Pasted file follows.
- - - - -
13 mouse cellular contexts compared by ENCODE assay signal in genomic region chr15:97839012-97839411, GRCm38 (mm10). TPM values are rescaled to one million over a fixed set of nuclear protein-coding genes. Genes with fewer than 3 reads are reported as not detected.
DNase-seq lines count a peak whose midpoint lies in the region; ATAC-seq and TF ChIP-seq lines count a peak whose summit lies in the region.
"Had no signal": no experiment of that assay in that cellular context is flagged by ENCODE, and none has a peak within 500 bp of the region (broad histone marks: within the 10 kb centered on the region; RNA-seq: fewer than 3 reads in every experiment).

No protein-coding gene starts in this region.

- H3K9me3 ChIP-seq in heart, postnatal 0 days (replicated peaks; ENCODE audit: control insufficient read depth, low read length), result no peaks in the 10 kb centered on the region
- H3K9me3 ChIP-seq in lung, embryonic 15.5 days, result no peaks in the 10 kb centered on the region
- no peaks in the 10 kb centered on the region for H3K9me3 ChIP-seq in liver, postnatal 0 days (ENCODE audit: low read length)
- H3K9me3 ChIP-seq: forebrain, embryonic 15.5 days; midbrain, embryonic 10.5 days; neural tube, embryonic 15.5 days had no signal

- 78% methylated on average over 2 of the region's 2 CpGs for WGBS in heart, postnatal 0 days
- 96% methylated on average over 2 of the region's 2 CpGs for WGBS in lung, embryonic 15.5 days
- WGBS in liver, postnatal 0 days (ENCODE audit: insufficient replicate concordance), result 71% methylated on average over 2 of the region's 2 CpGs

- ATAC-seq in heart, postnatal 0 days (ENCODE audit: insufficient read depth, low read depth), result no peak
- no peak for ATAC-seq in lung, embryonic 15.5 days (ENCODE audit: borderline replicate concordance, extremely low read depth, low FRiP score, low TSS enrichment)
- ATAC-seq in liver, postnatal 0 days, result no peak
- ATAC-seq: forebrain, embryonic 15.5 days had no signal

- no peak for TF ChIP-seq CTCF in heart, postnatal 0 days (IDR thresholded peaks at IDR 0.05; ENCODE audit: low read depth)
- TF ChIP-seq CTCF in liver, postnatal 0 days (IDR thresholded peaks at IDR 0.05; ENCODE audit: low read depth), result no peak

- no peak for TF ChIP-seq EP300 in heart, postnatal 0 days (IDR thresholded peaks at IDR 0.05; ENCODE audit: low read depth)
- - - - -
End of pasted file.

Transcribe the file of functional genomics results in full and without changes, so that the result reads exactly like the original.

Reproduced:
13 mouse cellular contexts compared by ENCODE assay signal in genomic region chr15:97839012-97839411, GRCm38 (mm10). TPM values are rescaled to one million over a fixed set of nuclear protein-coding genes. Genes with fewer than 3 reads are reported as not detected.
DNase-seq lines count a peak whose midpoint lies in the region; ATAC-seq and TF ChIP-seq lines count a peak whose summit lies in the region.
"Had no signal": no experiment of that assay in that cellular context is flagged by ENCODE, and none has a peak within 500 bp of the region (broad histone marks: within the 10 kb centered on the region; RNA-seq: fewer than 3 reads in every experiment).

No protein-coding gene starts in this region.

- H3K9me3 ChIP-seq in heart, postnatal 0 days (replicated peaks; ENCODE audit: control insufficient read depth, low read length), result no peaks in the 10 kb centered on the region
- H3K9me3 ChIP-seq in lung, embryonic 15.5 days, result no peaks in the 10 kb centered on the region
- no peaks in the 10 kb centered on the region for H3K9me3 ChIP-seq in liver, postnatal 0 days (ENCODE audit: low read length)
- H3K9me3 ChIP-seq: forebrain, embryonic 15.5 days; midbrain, embryonic 10.5 days; neural tube, embryonic 15.5 days had no signal

- 78% methylated on average over 2 of the region's 2 CpGs for WGBS in heart, postnatal 0 days
- 96% methylated on average over 2 of the region's 2 CpGs for WGBS in lung, embryonic 15.5 days
- WGBS in liver, postnatal 0 days (ENCODE audit: insufficient replicate concordance), result 71% methylated on average over 2 of the region's 2 CpGs

- ATAC-seq in heart, postnatal 0 days (ENCODE audit: insufficient read depth, low read depth), result no peak
- no peak for ATAC-seq in lung, embryonic 15.5 days (ENCODE audit: borderline replicate concordance, extremely low read depth, low FRiP score, low TSS enrichment)
- ATAC-seq in liver, postnatal 0 days, result no peak
- ATAC-seq: forebrain, embryonic 15.5 days had no signal

- no peak for TF ChIP-seq CTCF in heart, postnatal 0 days (IDR thresholded peaks at IDR 0.05; ENCODE audit: low read depth)
- TF ChIP-seq CTCF in liver, postnatal 0 days (IDR thresholded peaks at IDR 0.05; ENCODE audit: low read depth), result no peak

- no peak for TF ChIP-seq EP300 in heart, postnatal 0 days (IDR thresholded peaks at IDR 0.05; ENCODE audit: low read depth)